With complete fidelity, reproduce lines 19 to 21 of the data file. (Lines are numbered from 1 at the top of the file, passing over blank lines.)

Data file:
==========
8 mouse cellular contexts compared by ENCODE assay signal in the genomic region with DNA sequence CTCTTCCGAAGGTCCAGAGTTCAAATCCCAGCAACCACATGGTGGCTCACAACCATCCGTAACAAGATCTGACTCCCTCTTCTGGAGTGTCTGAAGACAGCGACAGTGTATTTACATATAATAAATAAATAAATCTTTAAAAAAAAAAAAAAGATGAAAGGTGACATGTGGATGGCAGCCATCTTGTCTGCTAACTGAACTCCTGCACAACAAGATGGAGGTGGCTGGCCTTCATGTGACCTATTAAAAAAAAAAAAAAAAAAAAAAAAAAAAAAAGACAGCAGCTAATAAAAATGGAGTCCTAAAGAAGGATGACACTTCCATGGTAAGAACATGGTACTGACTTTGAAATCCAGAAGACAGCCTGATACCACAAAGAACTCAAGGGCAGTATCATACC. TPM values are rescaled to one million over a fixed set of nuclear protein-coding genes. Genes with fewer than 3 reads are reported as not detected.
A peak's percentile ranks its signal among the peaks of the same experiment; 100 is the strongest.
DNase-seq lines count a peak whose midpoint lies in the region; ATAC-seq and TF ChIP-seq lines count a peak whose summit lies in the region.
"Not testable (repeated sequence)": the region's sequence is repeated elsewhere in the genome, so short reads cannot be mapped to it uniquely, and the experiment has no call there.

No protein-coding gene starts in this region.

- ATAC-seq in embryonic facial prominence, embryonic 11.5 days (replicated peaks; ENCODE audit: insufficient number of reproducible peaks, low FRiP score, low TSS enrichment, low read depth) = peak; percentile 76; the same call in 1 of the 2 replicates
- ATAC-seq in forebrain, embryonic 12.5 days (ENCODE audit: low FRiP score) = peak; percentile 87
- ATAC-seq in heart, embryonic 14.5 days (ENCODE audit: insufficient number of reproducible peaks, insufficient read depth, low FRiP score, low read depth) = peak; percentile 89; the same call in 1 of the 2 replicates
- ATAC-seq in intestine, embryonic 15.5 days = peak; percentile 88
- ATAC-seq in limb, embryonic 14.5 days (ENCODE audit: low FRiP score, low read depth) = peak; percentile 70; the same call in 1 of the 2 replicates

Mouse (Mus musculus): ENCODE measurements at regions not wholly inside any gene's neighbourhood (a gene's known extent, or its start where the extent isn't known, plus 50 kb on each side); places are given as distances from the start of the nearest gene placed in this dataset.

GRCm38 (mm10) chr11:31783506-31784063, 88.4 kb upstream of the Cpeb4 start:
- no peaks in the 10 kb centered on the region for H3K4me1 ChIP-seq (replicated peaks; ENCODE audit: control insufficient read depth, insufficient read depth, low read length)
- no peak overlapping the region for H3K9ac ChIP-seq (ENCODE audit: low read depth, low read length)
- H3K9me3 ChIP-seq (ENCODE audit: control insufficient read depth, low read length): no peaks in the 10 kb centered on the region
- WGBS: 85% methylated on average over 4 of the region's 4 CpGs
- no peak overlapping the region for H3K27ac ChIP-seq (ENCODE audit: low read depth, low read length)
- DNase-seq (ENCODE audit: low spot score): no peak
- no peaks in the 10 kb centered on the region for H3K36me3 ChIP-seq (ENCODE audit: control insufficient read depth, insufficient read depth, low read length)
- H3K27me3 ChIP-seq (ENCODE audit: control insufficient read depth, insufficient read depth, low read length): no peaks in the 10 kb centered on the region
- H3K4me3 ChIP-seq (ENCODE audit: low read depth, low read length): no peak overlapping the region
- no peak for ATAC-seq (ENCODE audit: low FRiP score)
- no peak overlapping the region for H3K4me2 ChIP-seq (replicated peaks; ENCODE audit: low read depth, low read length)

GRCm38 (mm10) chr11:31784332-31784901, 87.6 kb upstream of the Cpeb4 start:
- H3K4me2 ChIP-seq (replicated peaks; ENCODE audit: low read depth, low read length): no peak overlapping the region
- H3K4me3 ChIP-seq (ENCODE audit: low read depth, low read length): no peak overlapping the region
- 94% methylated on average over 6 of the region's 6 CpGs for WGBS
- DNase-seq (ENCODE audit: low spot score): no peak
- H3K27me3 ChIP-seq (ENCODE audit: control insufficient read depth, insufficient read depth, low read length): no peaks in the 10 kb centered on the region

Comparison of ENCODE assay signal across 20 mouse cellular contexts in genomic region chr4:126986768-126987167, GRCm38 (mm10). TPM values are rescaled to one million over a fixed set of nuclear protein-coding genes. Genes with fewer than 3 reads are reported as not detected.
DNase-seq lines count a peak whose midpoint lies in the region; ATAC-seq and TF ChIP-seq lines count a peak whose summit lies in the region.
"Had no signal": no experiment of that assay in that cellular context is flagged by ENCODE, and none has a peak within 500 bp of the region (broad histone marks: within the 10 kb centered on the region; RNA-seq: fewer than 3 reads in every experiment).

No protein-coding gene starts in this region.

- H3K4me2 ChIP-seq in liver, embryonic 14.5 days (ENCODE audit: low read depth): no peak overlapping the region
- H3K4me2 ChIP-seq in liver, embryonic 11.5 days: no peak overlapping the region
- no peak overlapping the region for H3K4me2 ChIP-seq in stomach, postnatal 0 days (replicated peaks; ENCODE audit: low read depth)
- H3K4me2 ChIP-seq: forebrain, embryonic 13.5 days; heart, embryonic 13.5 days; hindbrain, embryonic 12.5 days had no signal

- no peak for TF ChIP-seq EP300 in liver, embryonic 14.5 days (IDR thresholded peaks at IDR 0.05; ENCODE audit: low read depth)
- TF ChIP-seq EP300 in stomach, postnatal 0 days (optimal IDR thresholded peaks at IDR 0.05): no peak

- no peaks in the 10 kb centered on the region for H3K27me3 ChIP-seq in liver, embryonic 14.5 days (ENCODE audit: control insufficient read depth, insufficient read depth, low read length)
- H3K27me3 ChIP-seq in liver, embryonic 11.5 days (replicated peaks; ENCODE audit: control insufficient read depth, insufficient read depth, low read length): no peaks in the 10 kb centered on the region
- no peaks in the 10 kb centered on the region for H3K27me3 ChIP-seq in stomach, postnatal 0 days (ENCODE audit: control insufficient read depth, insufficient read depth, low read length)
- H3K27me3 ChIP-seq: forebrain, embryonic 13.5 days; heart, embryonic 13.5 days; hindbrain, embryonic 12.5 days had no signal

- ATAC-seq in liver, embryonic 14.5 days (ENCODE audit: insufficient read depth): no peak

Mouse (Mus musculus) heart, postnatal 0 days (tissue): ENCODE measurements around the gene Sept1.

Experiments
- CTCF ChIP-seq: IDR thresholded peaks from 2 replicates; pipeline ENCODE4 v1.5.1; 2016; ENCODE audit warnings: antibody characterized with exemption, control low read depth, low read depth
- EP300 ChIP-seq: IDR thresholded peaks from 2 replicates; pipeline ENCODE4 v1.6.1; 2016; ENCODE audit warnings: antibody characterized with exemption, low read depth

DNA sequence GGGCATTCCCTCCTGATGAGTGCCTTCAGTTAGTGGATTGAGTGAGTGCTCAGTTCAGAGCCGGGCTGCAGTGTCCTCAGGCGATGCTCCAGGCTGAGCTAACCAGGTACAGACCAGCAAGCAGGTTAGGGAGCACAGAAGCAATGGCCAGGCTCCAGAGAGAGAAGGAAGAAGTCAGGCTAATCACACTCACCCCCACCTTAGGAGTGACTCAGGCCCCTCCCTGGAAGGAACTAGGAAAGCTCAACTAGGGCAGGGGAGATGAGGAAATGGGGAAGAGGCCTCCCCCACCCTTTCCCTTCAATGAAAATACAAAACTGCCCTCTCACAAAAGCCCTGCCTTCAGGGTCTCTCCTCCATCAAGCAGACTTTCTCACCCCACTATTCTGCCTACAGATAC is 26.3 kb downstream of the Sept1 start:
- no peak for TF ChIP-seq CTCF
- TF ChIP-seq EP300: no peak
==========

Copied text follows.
- no peaks in the 10 kb centered on the region for H3K36me3 ChIP-seq (ENCODE audit: control insufficient read depth, insufficient read depth, low read length)
- H3K27me3 ChIP-seq (ENCODE audit: control insufficient read depth, insufficient read depth, low read length): no peaks in the 10 kb centered on the region
- H3K4me3 ChIP-seq (ENCODE audit: low read depth, low read length): no peak overlapping the region